Alexandra Kleiman – The Alinea Group
- Written by: Taryn Plumb
- Produced by: Matthew Warner
- Est. reading time: 5 mins
Scrumptious truffle ravioli served on a spoon and meant to be eaten in one bite. Cold fish stew boiling over with dry ice vapor. Rabbit, honeycomb morel fungi, leafy sorrel and fiddleheads arranged on glass rectangles atop redwood pieces to make it seem as if you’re foraging a whimsical forest.
And a Jackson Pollock-esque dessert, whose ingredients are dripped, splattered and flung across the table; or perhaps an edible helium balloon made with dehydrated apples, malic acid and sugar—complete with a pin for popping.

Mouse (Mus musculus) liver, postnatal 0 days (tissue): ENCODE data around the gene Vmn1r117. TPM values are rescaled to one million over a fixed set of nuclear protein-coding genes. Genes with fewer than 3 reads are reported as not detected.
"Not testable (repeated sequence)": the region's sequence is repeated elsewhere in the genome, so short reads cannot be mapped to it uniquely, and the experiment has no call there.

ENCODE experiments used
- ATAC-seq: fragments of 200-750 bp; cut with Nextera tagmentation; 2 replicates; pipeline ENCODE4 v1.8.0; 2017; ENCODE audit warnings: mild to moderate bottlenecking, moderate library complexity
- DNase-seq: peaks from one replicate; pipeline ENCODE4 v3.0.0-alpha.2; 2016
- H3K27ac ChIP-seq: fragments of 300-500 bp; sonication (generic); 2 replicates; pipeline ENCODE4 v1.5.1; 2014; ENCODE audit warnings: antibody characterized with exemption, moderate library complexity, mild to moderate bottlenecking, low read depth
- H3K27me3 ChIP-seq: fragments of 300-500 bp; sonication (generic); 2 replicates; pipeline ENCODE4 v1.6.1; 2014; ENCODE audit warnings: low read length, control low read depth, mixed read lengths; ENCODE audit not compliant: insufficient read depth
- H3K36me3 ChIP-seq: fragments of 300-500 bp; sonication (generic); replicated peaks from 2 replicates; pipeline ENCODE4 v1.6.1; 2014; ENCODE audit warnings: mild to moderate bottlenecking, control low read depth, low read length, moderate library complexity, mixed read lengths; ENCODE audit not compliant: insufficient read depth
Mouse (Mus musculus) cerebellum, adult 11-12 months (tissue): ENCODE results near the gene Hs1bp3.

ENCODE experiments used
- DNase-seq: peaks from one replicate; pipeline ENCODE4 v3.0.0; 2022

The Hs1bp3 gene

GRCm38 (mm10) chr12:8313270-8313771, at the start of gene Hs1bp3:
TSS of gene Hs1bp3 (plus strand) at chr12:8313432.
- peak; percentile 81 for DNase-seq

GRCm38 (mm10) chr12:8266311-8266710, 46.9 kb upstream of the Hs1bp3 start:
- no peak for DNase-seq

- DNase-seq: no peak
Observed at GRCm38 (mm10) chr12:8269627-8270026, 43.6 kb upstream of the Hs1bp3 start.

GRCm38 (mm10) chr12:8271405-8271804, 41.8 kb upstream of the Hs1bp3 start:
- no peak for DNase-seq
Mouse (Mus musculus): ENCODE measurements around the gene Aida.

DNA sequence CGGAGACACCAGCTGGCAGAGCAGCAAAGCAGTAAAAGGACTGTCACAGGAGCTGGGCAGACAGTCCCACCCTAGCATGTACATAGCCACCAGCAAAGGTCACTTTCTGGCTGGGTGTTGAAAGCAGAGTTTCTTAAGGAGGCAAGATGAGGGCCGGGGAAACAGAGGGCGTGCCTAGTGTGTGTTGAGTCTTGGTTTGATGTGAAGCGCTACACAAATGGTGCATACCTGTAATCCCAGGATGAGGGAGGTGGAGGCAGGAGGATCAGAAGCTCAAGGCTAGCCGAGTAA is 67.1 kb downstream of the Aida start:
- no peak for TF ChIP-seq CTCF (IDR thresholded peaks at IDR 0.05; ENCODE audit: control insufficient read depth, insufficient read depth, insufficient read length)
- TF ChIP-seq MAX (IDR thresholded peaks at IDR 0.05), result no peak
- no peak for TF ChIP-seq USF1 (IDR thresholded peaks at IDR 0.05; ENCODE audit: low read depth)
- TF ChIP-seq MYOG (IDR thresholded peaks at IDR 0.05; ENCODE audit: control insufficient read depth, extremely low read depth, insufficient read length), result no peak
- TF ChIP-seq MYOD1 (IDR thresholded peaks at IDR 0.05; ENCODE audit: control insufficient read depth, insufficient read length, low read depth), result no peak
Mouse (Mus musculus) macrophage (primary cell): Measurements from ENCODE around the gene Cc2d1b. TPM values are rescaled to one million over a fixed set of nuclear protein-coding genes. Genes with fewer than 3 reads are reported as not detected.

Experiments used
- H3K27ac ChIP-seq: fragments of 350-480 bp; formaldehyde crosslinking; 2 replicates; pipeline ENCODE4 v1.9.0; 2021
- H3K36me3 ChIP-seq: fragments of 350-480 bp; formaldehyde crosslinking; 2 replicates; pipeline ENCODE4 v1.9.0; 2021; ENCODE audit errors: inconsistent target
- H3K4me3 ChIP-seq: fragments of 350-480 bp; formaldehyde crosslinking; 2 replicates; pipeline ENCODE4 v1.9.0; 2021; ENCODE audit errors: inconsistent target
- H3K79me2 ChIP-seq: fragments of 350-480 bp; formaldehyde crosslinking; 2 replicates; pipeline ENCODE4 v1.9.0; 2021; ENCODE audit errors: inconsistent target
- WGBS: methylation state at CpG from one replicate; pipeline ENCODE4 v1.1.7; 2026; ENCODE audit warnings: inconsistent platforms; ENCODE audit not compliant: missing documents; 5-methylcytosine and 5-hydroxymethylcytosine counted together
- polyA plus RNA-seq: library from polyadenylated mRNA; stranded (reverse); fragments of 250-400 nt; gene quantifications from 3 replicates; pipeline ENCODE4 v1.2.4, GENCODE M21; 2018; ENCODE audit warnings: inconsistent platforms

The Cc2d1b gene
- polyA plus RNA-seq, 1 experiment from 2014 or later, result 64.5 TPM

Has your curiosity been piqued, and your taste buds completely awakened?
That’s the aim of The Alinea Group of restaurants. Founded in 2015, the Group—whose flagship restaurant is the eponymous Alinea—has established itself as an innovator in modernist cuisine.
“It is experimental, theatrical, delicious, artistic and awe-inspiring,” says Alexandra Kleiman, who describes the “privilege” of eating at Alinea not long after the Michelin 3-star restaurant opened in 2005. “I hadn’t seen food be any of those things. It blew my mind.”
Now, the fervent foodie, food entrepreneur, artist and student of law and history serves as the restaurant group’s general counsel, as well as the general counsel of reservation platform Tock. Joining in July 2020, she is helping expand the separate, but in some ways overlapping, entities.